“Clint decided to try it and he just loves the cameras,” Imax CEO Richard Gelfond told Variety.
Eastwood used the Alexa Imax camera to capture Sully’s heroic plane landing in the Hudson. When “Sully” opens on Sept. 9, it will be the first film released where virtually the entire movie was made with the technology. Anthony and Joe Russo, the directors of “Avengers: Infinity Wars Parts 1 and 2,” will use a new 2D digital Imax camera to shoot all of the two-part films. But those films don’t hit theaters until 2017 and 2018.
Imax hopes that as many as five films a year will be shot using its cameras. Roughly a half hour of next month’s “Captain America: Civil War” was filmed with Imax cameras.
Imax is riding high after a stellar first quarter earnings report on Thursday. Revenues at the company behind wide-screen entertainment complexes rose 48% from the prior-year period to $92.1 million, while adjusted earnings per share hit 22 cents — a 214% jump from the year-ago period. That easily trumped Wall Street projections, and the stock has been on a tear all morning.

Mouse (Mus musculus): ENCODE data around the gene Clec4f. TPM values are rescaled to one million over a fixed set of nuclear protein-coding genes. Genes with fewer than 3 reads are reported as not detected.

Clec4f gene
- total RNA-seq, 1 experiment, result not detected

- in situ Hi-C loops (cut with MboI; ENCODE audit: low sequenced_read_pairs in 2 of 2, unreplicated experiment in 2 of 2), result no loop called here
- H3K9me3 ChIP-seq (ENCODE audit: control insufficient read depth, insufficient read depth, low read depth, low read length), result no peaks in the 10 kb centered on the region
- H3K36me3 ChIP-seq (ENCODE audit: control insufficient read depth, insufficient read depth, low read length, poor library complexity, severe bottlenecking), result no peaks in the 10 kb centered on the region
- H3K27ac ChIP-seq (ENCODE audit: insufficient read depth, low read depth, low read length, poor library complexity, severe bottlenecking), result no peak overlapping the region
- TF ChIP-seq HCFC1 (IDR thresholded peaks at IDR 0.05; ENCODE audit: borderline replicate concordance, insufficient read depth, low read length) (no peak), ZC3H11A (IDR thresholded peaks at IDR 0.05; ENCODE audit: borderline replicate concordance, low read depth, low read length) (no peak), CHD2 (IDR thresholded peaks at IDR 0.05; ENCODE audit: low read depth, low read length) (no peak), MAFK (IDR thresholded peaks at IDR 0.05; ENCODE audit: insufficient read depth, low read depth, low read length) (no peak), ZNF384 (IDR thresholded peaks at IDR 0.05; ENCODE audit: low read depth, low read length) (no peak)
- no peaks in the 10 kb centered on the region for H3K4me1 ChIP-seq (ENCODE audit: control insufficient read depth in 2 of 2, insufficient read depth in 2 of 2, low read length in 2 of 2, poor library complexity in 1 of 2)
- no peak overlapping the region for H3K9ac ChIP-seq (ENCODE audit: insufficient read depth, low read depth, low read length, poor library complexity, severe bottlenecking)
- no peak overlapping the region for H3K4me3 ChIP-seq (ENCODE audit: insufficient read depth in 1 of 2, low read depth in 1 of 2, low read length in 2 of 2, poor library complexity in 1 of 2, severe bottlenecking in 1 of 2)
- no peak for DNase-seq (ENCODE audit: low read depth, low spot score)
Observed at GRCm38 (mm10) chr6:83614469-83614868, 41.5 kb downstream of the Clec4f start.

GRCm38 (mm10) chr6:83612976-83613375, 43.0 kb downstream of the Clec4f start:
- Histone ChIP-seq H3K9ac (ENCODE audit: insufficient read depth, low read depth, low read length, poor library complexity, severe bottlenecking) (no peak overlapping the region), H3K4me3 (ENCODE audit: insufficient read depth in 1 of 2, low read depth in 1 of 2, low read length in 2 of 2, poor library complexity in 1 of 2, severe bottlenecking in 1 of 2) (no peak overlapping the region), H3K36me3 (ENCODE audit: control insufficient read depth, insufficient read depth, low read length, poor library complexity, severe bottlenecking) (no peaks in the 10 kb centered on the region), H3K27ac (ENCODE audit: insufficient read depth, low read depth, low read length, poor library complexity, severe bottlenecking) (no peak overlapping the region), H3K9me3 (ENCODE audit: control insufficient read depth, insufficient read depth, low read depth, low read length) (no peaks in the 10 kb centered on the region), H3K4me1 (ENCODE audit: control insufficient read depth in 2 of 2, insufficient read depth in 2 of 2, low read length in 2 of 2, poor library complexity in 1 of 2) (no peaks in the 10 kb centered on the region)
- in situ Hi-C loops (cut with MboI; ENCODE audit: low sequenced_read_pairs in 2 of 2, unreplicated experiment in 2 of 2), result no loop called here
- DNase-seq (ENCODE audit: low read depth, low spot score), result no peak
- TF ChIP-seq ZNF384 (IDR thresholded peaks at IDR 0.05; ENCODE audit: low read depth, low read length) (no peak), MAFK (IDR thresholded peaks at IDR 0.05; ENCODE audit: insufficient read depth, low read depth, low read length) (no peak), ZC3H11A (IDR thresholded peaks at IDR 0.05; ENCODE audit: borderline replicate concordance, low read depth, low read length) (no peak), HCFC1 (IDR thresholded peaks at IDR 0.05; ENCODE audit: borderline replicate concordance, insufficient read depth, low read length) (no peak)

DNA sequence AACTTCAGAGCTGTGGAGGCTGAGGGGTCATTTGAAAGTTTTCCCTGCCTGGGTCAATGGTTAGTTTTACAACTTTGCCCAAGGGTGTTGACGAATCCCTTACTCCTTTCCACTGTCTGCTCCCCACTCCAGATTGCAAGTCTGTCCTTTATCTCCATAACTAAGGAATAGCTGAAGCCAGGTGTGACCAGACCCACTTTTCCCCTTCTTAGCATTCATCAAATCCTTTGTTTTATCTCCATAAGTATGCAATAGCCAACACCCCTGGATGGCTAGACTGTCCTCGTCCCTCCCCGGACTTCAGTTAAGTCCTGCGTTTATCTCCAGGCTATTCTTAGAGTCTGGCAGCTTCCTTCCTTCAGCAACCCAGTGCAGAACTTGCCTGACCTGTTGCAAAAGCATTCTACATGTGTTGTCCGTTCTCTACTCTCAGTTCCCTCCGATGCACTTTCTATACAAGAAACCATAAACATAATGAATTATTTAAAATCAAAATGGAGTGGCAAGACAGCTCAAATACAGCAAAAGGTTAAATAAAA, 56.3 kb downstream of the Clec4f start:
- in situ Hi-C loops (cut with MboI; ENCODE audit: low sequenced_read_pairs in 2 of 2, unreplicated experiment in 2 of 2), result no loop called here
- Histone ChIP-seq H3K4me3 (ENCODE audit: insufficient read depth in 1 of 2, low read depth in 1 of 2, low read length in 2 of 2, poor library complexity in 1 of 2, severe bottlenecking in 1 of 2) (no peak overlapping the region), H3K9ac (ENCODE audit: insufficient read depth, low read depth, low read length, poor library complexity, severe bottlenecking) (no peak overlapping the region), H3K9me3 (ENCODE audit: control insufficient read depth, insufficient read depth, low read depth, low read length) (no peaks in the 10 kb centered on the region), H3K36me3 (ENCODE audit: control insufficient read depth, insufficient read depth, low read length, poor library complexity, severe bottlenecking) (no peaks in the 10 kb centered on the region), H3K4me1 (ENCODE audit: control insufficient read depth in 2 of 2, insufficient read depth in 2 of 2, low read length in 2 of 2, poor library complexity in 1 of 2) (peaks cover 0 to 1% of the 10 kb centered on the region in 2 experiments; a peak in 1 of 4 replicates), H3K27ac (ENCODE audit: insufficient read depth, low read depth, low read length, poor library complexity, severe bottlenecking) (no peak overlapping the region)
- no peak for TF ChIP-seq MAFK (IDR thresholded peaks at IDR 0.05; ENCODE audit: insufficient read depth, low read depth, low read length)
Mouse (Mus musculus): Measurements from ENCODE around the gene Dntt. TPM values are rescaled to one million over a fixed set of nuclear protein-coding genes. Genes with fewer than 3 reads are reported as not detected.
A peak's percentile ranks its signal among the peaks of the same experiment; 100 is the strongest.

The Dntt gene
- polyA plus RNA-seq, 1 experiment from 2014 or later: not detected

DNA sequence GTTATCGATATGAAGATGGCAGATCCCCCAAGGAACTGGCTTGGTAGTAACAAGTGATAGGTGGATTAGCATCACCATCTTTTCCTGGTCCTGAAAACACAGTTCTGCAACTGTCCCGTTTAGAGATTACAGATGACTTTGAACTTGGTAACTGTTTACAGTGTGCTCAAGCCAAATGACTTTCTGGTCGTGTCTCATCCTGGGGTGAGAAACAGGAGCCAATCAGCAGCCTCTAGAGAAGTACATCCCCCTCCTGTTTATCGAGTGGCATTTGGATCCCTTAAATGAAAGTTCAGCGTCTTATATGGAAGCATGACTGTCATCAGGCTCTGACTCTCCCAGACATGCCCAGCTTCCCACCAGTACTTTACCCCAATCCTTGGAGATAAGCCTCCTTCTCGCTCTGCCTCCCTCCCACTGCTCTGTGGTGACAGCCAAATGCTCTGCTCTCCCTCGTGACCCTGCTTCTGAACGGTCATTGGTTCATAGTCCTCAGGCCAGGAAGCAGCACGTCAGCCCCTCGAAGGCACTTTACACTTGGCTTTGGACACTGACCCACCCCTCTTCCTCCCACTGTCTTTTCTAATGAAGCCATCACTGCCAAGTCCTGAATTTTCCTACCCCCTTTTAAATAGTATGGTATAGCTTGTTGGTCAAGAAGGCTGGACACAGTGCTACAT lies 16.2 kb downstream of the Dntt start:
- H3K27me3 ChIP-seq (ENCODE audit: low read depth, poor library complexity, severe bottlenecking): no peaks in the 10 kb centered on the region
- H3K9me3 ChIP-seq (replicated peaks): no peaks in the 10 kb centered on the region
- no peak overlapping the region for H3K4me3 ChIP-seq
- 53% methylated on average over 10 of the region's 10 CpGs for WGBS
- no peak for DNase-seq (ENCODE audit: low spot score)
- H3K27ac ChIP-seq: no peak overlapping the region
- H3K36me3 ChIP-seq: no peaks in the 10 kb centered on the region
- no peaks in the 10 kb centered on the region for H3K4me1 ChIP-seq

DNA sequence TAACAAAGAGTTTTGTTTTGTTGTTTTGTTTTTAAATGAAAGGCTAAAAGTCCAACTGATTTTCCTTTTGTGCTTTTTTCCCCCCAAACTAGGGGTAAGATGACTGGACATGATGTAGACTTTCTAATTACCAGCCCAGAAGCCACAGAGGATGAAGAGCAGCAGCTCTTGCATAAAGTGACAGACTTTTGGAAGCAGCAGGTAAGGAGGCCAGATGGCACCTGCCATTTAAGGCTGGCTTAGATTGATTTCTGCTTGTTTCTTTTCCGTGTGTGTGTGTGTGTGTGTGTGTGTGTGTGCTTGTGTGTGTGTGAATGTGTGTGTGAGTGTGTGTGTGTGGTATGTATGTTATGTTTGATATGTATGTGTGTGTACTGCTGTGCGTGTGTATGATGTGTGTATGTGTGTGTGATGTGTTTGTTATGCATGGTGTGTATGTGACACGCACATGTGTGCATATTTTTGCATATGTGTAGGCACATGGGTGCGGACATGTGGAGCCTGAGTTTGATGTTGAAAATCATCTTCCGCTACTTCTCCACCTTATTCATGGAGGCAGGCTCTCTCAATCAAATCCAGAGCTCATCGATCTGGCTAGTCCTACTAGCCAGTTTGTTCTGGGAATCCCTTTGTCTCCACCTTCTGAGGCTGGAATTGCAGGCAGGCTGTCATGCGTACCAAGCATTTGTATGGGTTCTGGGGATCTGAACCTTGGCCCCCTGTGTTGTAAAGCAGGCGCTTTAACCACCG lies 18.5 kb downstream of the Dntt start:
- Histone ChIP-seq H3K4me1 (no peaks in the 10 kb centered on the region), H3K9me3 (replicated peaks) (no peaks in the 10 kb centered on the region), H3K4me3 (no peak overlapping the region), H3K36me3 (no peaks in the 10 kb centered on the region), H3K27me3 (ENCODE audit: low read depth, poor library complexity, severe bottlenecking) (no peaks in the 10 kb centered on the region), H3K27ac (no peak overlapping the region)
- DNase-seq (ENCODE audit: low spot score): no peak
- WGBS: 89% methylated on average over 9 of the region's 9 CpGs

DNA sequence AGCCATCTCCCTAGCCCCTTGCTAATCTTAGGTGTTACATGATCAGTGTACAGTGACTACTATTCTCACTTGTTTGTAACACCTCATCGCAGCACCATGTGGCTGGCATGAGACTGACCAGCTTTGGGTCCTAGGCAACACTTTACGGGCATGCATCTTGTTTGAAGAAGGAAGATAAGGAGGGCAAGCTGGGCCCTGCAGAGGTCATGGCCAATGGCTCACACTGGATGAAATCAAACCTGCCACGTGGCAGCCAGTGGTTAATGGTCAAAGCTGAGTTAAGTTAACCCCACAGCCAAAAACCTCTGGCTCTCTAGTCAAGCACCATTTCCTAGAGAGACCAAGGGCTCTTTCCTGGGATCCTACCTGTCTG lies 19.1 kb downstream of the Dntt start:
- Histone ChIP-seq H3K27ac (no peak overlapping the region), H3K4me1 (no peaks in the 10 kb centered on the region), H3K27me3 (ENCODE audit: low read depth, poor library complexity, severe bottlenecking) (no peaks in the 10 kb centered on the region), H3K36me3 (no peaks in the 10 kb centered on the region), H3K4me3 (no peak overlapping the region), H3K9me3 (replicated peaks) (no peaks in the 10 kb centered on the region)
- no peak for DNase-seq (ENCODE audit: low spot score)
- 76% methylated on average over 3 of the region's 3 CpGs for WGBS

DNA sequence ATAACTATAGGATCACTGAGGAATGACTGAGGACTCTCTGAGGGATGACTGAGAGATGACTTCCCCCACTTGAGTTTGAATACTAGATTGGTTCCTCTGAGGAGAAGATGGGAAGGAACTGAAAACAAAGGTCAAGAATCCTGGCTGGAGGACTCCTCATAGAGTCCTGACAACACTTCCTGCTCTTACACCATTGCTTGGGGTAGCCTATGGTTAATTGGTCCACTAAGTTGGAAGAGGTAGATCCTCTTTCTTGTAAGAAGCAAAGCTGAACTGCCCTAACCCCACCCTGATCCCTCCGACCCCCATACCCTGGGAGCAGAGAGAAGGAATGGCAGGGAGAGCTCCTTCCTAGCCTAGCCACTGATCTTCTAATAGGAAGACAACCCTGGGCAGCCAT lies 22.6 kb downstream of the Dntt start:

Gelfond attributed the success to “Deadpool,” “Zootopia,” and “Batman v Superman: Dawn of Justice,” films that in another era would have been reserved for the summer popcorn movie season.
“The fact that the movies worked on a worldwide basis and they were spaced out into untraditional periods helped,” said Gelfond. “Usually the first quarter is one of the weakest ones. But this year we had such good content.”
Gelfond thinks that studios will continue to space out their bigger films. He cites “Sully,” which stars Tom Hanks and Laura Linney, as evidence of the new approach.
“I think we’re going to keep seeing this trend toward spreading out films throughout year,” said Gelfond.